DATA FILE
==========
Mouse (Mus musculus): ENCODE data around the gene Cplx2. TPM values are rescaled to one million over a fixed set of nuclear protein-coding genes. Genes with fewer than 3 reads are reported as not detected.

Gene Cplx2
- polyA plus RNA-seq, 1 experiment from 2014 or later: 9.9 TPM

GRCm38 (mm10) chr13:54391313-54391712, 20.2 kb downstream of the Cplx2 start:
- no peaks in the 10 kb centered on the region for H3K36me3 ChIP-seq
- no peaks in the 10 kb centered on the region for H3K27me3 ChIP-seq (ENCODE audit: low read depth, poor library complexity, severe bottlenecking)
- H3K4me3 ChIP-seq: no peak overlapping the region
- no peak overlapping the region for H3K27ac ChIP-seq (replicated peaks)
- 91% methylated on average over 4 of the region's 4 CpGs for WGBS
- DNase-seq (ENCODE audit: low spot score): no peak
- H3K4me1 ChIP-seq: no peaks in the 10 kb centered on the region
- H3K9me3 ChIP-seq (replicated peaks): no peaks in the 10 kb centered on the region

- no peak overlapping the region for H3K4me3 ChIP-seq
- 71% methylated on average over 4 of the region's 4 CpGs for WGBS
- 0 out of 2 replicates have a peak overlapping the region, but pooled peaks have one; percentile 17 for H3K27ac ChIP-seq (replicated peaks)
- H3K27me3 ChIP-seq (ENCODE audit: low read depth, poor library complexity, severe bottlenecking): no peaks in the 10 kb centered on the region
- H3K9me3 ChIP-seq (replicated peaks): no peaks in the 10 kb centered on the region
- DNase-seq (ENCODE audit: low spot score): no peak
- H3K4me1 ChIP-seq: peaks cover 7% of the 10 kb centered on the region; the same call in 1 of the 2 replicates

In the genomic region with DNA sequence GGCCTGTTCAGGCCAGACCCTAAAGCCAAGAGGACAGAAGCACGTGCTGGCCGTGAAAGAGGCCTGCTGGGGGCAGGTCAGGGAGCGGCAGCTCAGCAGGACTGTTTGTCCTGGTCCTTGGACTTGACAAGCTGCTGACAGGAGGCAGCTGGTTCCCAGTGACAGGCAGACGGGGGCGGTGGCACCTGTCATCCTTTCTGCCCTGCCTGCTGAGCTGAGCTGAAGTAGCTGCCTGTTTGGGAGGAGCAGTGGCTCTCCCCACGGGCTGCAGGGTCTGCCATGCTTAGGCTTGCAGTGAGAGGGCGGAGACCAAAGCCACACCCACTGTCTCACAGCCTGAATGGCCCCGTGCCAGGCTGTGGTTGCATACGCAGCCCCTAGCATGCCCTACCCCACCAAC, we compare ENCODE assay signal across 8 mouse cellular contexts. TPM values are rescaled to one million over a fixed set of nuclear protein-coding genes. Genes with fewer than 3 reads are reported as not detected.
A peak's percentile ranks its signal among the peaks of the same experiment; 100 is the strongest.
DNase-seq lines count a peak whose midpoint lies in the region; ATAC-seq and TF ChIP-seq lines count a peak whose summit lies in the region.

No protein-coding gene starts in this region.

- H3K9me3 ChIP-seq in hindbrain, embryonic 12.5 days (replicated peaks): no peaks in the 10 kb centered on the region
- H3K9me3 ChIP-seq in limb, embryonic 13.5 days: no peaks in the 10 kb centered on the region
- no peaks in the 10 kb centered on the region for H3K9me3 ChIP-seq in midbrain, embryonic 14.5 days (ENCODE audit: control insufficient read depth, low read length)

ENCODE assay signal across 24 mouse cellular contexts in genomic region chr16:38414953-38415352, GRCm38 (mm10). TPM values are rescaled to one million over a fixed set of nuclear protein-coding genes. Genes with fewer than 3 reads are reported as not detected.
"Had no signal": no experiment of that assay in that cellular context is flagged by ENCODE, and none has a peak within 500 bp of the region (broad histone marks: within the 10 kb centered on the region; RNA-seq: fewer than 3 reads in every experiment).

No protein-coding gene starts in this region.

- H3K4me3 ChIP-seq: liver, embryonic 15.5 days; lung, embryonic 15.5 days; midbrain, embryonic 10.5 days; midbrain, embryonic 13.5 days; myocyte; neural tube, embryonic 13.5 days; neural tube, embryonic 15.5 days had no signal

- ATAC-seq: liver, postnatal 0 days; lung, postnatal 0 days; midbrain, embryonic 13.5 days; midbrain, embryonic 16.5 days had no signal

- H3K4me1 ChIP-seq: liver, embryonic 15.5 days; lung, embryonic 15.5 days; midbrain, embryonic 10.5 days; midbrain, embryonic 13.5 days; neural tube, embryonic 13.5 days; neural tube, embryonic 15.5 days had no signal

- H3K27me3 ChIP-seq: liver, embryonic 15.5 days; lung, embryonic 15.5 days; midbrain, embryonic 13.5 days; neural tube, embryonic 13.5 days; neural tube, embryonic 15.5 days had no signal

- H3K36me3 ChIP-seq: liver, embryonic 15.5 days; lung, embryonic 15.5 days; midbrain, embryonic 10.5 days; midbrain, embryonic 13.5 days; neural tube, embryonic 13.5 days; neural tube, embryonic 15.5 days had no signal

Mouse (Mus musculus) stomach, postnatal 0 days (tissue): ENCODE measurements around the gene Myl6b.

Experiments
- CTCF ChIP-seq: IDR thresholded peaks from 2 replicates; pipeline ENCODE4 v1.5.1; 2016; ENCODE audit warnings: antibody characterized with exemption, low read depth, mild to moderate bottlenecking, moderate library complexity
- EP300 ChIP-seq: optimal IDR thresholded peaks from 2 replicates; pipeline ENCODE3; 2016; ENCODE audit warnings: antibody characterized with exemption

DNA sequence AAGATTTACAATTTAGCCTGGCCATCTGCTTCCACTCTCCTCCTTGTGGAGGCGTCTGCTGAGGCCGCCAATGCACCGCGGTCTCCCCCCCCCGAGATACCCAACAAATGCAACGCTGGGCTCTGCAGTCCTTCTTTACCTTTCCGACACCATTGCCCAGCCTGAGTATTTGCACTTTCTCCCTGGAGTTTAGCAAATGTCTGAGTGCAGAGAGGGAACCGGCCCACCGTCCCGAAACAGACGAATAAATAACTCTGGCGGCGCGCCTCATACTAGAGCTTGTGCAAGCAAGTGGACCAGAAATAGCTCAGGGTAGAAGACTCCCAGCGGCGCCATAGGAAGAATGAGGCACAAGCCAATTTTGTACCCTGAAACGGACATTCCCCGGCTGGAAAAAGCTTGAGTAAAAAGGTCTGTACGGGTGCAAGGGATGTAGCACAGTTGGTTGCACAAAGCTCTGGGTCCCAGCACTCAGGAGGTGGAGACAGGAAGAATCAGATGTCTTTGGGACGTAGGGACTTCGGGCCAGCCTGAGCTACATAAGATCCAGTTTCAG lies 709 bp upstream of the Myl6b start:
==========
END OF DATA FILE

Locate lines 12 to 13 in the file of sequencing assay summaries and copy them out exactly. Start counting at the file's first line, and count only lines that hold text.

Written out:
- H3K9me3 ChIP-seq (replicated peaks): no peaks in the 10 kb centered on the region

- no peak overlapping the region for H3K4me3 ChIP-seq